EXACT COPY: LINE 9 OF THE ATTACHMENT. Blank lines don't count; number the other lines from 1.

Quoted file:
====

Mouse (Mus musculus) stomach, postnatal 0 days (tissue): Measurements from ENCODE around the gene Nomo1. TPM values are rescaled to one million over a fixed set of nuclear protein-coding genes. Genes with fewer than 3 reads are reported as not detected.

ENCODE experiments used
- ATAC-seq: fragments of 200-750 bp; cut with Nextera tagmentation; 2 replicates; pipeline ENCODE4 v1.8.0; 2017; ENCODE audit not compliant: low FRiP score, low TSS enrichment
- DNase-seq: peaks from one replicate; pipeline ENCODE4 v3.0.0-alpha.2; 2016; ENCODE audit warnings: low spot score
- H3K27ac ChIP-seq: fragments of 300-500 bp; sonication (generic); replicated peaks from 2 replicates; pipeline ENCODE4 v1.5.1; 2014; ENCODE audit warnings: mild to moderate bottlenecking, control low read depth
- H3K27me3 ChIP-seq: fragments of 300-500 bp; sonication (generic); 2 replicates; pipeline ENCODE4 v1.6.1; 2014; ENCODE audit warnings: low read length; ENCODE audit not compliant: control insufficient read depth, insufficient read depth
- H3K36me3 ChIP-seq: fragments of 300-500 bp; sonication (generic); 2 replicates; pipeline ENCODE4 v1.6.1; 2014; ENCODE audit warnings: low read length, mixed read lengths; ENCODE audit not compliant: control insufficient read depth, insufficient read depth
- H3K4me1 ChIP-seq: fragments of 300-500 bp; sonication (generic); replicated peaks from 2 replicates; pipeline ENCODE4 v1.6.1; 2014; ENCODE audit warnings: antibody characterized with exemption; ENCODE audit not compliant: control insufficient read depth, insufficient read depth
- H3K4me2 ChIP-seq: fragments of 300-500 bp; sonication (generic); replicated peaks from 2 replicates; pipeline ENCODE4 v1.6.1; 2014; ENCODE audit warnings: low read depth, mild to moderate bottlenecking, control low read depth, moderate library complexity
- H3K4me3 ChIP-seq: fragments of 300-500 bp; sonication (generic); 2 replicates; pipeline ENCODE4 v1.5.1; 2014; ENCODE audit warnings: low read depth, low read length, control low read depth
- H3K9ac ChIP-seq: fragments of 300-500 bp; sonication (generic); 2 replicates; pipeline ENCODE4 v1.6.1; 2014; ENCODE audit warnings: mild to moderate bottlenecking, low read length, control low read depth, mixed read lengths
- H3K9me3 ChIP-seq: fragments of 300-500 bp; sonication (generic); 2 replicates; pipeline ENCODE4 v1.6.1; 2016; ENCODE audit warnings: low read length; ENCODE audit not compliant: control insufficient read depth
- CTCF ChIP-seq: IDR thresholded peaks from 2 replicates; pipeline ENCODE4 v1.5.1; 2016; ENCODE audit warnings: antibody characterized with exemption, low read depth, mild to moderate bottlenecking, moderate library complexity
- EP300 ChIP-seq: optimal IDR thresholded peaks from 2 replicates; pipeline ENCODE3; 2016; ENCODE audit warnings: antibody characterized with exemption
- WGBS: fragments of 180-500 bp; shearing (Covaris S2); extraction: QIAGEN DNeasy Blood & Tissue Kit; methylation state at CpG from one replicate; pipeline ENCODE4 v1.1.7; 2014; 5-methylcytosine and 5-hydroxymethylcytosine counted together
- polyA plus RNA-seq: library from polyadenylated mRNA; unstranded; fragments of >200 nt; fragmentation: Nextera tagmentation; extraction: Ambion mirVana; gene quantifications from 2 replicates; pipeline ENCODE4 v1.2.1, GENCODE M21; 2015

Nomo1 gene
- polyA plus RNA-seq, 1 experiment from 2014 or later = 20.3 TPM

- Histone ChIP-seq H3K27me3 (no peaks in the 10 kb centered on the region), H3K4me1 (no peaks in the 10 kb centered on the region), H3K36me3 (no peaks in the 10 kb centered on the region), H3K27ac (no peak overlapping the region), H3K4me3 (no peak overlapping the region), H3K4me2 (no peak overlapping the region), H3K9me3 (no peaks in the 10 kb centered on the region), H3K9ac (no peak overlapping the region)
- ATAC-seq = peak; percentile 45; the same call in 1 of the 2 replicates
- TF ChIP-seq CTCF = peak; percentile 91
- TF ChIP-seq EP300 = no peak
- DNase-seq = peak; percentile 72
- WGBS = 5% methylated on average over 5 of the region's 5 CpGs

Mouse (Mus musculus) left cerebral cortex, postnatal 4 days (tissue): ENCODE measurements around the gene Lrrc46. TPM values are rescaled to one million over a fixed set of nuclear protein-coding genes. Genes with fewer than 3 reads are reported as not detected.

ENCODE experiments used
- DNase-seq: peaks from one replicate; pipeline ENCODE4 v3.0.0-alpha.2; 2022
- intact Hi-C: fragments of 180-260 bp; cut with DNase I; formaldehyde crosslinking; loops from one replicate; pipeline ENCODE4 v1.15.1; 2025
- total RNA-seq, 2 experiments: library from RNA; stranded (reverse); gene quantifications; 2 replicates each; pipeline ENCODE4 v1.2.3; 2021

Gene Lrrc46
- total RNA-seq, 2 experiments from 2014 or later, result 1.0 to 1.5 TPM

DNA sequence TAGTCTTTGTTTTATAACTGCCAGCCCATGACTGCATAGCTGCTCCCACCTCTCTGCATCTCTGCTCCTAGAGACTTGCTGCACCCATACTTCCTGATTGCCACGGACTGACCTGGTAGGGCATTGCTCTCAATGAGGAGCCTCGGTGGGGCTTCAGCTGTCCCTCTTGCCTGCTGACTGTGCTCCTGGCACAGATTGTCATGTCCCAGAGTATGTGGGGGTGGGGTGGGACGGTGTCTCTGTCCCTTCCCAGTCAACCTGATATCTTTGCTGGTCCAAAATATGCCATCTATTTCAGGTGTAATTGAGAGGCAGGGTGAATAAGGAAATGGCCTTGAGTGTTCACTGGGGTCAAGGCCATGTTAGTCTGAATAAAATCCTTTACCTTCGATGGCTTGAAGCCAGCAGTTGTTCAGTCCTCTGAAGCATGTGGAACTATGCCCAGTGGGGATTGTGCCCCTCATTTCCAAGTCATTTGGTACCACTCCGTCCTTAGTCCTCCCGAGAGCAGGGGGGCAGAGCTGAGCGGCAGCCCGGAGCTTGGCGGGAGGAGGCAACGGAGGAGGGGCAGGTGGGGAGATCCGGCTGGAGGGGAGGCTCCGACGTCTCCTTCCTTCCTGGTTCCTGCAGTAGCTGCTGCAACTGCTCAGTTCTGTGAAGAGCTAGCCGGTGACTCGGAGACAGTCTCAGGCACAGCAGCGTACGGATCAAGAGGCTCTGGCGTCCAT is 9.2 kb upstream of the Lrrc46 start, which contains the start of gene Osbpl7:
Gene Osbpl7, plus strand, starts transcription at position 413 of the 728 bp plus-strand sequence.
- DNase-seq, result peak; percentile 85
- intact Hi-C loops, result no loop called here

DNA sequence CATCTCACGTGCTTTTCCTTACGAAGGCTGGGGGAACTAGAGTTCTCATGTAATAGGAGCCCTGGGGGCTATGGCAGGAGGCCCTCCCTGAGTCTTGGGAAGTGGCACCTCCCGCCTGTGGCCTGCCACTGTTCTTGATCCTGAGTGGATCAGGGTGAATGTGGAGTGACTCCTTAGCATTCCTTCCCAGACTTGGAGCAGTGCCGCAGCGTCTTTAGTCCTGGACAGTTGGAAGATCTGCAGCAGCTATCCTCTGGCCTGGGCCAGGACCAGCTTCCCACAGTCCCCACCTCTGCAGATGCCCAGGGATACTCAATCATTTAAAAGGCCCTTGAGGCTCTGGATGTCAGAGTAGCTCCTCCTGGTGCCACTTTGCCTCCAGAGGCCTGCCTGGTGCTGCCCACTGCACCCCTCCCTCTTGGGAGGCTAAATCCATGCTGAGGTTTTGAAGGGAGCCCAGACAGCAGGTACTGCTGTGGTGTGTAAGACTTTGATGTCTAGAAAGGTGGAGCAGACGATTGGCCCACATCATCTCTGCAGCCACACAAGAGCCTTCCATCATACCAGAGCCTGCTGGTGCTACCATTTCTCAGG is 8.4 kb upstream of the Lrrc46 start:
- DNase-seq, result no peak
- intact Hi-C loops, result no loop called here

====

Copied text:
- H3K4me2 ChIP-seq: fragments of 300-500 bp; sonication (generic); replicated peaks from 2 replicates; pipeline ENCODE4 v1.6.1; 2014; ENCODE audit warnings: low read depth, mild to moderate bottlenecking, control low read depth, moderate library complexity